Things to look out for: Read the intellectual property section very carefully. Many of the work-for-hire sections are broad and can capture work that you do outside of your work for the client. The IP they get should be for work directly related to what they are hiring you to do, not anything and everything you create “during the term of this agreement.” Why? The “term of the agreement” is a measure of time, not a way of saying “stuff done under this agreement.” If the agreement lasts six months, you don’t want everything you create during that six month period to belong to your temporary employer.
Good to know: Many employment agreements will require you to consent to drug testing. If you aren’t going to be working at their facilities or using their equipment, I personally find those types of provisions over reaching. It’s not a legal issue, but a something to pay attention to all the same.
BONUS: But Katie, what about Work For Hire Agreements???
Many different types of agreements can contain work-for-hire clauses in them. That’s why it’s so important to read your contracts (or hire someone to read them for you if you can’t stomach it)!
Work-for-hire comes up in two main ways: (1) you’re someone’s employee (temporary or permanent) and what you create for them is considered a work-for-hire, or (2) someone specially commissions you to make something for them and the thing you’re going to make fits one of the work-for-hire categories.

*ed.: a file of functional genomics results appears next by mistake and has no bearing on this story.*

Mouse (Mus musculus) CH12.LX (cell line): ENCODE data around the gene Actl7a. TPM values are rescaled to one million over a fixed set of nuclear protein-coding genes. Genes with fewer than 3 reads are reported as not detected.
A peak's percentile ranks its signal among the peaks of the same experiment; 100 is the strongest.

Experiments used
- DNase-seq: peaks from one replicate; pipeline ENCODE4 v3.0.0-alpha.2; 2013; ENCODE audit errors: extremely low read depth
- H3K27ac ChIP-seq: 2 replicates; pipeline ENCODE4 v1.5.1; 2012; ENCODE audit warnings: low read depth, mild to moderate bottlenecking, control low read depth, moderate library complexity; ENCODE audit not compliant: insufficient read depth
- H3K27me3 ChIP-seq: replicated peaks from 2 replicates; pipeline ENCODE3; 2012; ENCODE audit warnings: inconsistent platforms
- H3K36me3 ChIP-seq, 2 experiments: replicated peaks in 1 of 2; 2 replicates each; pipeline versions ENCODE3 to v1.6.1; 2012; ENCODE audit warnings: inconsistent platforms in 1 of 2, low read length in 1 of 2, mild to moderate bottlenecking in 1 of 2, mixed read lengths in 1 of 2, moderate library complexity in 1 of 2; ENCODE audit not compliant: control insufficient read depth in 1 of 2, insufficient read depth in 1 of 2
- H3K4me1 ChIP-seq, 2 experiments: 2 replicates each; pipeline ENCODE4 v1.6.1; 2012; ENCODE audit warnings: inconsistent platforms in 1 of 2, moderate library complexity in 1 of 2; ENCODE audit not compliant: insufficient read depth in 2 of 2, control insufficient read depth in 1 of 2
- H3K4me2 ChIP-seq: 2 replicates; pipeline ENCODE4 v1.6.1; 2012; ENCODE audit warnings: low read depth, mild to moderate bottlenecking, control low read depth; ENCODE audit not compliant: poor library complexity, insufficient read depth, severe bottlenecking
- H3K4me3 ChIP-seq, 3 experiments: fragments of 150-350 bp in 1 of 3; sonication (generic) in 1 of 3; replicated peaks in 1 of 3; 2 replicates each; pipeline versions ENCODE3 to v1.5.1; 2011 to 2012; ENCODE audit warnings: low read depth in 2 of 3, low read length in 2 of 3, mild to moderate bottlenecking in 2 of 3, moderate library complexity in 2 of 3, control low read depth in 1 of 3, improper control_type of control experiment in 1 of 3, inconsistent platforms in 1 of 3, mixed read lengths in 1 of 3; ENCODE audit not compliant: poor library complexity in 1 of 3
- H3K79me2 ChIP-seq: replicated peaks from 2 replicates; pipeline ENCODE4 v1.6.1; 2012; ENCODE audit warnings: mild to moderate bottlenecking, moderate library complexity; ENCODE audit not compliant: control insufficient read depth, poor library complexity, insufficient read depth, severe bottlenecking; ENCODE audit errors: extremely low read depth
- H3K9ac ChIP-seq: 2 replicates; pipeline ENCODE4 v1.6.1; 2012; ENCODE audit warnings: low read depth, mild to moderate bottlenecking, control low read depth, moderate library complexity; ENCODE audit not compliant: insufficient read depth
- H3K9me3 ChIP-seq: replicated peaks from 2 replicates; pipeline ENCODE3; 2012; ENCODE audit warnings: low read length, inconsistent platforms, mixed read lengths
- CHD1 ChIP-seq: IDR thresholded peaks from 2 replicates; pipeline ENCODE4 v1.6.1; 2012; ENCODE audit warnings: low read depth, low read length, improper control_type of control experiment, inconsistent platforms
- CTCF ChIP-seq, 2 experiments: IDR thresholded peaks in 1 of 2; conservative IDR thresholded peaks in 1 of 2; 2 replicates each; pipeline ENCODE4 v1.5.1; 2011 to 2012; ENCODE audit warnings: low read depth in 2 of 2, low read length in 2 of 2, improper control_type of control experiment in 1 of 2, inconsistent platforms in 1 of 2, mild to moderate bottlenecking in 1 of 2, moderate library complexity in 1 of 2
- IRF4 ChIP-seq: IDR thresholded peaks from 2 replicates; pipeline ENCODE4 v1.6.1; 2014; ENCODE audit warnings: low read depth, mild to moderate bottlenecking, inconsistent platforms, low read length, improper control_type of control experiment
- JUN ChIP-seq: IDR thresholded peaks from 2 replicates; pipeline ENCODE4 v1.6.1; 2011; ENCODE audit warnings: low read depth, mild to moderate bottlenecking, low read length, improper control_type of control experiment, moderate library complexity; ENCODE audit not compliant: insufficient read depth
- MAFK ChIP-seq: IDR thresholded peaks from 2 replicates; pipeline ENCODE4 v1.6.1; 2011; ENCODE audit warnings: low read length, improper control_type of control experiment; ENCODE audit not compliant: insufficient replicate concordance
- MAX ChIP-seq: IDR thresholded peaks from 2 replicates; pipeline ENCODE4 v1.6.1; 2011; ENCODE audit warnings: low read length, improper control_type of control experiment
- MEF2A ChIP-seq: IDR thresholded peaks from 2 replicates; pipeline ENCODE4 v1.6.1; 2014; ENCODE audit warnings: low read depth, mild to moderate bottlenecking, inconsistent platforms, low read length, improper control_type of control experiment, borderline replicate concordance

Not so shocking legal factoid: lawyers will put work-for-hire clauses into contracts even when work-for-hire does not apply to the situation. Why? Because it’s easy. The clause will usually have a safety latch that says “If this thing can’t be a work-for-hire then it’s a copyright assignment so we still own it, OK? Cool.”
If you want to hold on to the IP until the client pays their final bill, you don’t want a work-for-hire clause in your contract. If you have a valid work-for-hire clause, you don’t own the IP and can’t withhold it if the client doesn’t pay.
Categories: Making Sense of Contracts